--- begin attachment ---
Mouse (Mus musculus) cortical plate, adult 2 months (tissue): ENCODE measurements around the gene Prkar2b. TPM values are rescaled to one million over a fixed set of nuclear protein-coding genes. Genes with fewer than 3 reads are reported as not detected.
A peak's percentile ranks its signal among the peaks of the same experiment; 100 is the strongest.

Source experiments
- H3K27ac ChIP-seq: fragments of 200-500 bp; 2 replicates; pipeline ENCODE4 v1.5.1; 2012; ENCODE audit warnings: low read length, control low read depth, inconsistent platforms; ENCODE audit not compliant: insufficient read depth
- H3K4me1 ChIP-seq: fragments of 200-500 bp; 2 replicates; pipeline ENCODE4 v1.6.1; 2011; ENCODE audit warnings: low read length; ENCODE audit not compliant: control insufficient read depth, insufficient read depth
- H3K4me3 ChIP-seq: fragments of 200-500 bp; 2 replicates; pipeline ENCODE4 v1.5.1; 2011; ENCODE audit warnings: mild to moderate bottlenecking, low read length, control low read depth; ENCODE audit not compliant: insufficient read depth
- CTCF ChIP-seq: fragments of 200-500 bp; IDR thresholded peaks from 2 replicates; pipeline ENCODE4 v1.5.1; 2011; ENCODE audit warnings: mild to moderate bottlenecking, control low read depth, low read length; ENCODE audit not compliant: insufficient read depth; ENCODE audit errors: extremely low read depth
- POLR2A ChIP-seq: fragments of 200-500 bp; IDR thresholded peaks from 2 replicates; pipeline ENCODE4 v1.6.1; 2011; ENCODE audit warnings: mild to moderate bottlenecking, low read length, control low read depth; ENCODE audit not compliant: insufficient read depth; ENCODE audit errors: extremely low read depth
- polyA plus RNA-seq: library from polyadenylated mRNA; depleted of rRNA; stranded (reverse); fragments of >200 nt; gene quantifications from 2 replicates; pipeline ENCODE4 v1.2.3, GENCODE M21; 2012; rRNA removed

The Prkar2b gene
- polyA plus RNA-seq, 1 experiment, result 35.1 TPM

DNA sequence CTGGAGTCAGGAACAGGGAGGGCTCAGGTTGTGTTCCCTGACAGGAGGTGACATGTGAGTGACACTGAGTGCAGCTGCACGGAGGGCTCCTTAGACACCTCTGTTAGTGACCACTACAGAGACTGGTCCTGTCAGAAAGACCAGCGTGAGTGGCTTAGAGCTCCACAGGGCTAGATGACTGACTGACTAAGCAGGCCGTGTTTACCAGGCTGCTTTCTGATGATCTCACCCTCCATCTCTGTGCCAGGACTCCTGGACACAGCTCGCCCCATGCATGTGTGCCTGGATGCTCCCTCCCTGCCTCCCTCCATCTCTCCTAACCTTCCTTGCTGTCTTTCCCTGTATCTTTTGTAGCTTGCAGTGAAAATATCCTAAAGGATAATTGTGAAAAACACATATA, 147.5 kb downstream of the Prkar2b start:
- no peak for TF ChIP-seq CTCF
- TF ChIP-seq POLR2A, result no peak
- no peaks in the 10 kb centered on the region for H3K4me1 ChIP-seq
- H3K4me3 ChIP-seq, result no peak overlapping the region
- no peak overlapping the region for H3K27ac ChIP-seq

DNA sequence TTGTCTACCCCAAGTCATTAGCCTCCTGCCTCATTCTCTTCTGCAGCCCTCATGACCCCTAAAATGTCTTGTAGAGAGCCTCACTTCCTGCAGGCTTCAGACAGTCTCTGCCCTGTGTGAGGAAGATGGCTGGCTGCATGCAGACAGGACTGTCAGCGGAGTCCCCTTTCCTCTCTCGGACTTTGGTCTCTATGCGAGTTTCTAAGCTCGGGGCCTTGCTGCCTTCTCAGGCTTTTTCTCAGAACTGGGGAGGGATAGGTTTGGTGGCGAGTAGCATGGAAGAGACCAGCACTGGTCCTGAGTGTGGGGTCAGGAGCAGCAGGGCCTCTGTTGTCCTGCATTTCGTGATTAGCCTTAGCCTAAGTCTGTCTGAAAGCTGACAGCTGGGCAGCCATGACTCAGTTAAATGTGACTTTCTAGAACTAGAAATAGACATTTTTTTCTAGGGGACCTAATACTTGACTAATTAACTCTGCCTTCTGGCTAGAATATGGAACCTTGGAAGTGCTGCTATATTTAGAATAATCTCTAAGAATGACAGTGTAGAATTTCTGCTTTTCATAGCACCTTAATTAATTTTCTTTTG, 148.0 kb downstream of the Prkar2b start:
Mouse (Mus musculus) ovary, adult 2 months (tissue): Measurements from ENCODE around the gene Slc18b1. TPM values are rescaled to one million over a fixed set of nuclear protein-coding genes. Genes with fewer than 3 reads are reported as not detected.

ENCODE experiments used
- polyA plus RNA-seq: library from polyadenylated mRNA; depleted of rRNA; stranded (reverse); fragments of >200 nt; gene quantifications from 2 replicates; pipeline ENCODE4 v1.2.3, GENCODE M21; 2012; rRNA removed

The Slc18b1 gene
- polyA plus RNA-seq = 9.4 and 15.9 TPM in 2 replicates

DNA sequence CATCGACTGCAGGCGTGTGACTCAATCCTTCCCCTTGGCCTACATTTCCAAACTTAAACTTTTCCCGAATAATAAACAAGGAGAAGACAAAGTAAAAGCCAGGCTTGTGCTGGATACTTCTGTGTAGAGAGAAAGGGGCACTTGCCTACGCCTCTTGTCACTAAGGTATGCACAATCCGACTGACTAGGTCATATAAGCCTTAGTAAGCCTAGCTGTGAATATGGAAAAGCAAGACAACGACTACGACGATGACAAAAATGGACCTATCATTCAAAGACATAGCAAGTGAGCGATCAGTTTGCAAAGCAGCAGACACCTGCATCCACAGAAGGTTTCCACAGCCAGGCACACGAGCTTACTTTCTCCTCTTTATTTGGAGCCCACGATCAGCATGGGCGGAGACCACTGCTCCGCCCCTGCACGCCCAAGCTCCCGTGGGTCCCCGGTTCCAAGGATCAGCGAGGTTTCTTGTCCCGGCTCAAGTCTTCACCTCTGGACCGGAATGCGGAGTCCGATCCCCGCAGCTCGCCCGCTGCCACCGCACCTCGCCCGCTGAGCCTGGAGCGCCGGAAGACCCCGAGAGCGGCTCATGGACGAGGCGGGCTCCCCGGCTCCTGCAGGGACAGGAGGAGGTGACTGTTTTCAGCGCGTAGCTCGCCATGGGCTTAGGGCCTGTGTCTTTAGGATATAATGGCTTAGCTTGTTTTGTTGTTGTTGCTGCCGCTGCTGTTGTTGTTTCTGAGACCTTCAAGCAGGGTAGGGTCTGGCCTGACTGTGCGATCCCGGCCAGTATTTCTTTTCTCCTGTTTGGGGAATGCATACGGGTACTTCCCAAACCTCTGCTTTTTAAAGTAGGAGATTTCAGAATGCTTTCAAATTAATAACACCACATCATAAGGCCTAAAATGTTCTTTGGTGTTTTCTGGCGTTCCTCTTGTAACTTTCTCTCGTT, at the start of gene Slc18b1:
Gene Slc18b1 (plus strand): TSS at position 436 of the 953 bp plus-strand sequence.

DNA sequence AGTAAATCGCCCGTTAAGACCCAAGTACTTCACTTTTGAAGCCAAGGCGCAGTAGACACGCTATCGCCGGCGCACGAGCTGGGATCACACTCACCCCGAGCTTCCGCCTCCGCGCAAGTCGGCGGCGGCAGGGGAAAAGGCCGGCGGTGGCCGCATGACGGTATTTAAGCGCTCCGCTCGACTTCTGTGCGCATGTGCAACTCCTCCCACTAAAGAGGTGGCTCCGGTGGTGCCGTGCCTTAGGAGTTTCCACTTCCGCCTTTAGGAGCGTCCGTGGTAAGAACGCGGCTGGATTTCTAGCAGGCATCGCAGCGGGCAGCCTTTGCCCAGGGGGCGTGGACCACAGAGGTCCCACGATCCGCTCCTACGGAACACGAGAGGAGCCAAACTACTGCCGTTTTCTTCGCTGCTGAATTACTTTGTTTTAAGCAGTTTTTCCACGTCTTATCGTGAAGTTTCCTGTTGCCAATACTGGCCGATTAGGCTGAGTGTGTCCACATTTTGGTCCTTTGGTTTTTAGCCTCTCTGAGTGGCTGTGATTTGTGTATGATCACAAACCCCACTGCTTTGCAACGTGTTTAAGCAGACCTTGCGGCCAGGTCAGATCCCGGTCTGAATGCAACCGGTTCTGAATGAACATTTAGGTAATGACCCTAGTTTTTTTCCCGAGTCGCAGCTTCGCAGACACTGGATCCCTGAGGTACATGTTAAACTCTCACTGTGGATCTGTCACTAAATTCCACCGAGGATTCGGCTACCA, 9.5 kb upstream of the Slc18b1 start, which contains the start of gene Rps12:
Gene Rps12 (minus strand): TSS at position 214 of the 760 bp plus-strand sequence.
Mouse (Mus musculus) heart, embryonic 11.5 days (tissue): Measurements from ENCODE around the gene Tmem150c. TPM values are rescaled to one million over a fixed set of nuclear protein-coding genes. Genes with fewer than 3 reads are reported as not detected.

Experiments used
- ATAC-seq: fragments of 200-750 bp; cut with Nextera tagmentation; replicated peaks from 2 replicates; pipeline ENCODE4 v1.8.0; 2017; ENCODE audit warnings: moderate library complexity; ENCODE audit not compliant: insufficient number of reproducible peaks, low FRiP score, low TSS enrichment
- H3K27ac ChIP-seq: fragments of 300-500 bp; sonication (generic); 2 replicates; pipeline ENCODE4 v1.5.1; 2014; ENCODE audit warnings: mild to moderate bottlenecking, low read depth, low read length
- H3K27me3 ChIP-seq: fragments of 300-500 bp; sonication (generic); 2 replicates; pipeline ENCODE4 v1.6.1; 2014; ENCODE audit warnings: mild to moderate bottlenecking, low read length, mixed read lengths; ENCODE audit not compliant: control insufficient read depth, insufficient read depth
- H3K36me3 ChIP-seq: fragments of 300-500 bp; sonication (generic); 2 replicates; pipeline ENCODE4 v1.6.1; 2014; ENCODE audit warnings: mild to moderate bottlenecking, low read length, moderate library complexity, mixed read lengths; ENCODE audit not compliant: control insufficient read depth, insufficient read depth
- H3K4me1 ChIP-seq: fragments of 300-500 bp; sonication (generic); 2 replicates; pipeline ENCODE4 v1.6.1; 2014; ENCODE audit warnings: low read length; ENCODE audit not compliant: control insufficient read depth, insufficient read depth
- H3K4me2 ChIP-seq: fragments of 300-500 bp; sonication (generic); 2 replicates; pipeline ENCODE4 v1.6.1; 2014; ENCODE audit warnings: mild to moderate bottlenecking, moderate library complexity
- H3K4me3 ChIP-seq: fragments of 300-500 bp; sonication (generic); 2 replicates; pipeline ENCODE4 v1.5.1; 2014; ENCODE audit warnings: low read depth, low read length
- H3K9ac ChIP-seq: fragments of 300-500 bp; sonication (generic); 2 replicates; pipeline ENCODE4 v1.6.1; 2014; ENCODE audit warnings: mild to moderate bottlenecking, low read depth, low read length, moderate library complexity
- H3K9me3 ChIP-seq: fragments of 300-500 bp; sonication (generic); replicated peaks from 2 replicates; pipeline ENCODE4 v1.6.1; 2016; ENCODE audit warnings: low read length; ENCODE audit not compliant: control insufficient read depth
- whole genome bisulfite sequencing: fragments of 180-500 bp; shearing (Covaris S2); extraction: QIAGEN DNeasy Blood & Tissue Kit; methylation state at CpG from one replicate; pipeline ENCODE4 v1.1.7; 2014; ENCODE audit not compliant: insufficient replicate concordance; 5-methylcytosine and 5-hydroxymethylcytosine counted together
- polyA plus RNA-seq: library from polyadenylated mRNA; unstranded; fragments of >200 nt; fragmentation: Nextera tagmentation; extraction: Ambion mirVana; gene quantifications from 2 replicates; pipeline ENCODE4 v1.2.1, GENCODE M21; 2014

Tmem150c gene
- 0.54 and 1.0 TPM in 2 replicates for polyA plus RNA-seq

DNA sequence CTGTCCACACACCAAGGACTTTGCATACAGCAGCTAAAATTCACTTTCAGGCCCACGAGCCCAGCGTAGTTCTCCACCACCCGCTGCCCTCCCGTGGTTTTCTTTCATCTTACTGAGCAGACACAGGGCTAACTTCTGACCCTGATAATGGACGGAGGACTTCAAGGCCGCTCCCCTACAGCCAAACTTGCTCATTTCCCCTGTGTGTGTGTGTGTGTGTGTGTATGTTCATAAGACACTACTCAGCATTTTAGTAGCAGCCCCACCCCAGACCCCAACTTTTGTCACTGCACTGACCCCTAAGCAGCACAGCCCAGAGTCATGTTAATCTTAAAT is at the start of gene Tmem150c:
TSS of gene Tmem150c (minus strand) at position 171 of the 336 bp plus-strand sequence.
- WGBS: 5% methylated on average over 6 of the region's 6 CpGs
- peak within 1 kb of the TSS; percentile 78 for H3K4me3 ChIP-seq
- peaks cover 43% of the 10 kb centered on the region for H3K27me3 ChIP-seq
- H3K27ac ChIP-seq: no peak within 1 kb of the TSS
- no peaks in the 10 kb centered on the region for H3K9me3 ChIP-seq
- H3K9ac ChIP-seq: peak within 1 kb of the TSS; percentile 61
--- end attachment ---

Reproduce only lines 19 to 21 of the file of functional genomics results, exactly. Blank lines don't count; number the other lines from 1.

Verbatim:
Mouse (Mus musculus) ovary, adult 2 months (tissue): Measurements from ENCODE around the gene Slc18b1. TPM values are rescaled to one million over a fixed set of nuclear protein-coding genes. Genes with fewer than 3 reads are reported as not detected.

ENCODE experiments used
- polyA plus RNA-seq: library from polyadenylated mRNA; depleted of rRNA; stranded (reverse); fragments of >200 nt; gene quantifications from 2 replicates; pipeline ENCODE4 v1.2.3, GENCODE M21; 2012; rRNA removed